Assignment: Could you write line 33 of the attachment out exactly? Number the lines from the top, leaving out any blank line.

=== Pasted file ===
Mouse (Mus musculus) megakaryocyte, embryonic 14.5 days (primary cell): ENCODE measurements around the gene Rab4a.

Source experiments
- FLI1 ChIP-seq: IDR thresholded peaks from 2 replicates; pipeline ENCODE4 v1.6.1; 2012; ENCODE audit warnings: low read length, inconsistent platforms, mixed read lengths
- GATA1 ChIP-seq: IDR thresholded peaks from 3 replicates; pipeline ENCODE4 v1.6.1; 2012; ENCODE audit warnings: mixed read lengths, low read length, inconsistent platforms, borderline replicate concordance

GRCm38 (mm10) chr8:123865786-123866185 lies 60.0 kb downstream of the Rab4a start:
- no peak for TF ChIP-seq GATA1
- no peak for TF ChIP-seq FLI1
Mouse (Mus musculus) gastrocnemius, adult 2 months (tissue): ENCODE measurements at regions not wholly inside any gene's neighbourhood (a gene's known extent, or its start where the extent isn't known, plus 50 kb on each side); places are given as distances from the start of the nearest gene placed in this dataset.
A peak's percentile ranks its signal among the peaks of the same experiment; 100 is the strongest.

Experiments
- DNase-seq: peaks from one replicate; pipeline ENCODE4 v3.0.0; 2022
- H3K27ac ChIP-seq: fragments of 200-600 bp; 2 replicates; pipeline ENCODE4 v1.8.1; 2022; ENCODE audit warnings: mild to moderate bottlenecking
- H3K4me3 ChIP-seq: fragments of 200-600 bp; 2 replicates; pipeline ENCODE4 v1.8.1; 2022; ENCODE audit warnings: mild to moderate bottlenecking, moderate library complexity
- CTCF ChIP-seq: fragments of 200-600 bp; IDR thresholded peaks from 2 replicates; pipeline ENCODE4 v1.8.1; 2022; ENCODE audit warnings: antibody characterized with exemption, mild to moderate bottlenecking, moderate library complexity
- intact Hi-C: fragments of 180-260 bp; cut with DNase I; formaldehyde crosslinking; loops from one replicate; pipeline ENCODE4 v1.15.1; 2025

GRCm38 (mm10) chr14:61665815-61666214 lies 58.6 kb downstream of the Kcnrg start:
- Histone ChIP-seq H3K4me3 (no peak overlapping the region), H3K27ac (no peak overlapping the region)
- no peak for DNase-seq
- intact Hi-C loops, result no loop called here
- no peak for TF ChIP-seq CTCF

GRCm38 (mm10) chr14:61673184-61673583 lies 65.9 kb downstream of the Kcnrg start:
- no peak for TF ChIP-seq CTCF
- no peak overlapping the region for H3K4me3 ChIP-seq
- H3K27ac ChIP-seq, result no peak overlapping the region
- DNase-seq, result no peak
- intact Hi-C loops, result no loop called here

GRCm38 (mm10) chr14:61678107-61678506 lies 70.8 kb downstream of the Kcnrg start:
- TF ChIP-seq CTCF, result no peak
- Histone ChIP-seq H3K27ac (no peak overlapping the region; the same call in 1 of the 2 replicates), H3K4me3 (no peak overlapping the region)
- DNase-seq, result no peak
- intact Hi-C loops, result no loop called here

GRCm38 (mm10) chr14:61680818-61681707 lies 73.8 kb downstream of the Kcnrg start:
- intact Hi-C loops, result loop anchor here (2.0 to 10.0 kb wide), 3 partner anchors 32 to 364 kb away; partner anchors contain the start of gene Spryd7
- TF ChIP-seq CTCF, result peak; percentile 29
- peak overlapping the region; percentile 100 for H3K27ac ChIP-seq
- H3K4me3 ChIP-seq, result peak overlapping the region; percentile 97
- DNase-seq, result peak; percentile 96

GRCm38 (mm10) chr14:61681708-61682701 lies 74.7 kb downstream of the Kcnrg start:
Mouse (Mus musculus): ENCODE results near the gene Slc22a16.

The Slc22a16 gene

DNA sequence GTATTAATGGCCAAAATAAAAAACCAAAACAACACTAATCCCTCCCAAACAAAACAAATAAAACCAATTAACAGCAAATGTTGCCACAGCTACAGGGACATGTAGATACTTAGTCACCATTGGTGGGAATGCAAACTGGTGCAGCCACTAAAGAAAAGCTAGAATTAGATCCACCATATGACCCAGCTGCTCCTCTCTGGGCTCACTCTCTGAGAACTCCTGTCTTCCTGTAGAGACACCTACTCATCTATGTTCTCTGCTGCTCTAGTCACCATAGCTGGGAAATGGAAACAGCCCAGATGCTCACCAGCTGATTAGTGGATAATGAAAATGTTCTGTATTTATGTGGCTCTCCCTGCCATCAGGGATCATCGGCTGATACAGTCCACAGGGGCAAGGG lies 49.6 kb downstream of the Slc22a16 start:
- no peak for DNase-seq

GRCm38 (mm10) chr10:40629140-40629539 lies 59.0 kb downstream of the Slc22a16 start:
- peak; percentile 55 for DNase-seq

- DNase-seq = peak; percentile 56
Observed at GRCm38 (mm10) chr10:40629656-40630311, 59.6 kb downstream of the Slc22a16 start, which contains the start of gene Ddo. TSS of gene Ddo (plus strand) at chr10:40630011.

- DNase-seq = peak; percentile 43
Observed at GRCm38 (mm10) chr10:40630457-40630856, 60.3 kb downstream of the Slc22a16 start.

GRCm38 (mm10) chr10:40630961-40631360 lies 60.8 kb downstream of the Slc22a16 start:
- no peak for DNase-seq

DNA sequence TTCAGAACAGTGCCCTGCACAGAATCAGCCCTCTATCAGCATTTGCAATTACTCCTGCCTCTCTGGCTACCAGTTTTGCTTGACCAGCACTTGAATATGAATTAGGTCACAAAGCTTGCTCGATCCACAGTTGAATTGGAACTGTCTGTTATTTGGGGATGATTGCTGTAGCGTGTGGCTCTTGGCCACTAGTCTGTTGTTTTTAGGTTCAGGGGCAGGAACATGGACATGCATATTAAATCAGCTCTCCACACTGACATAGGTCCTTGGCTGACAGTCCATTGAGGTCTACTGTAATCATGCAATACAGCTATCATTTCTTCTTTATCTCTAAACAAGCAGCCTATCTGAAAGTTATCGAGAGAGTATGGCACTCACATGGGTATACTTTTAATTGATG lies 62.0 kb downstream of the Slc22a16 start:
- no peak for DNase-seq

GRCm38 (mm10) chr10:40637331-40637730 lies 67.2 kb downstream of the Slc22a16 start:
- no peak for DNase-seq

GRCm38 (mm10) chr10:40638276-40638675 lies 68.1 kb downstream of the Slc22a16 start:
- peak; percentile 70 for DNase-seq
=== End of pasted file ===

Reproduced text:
- intact Hi-C loops, result loop anchor here (2.0 to 10.0 kb wide), 3 partner anchors 32 to 364 kb away; partner anchors contain the start of gene Spryd7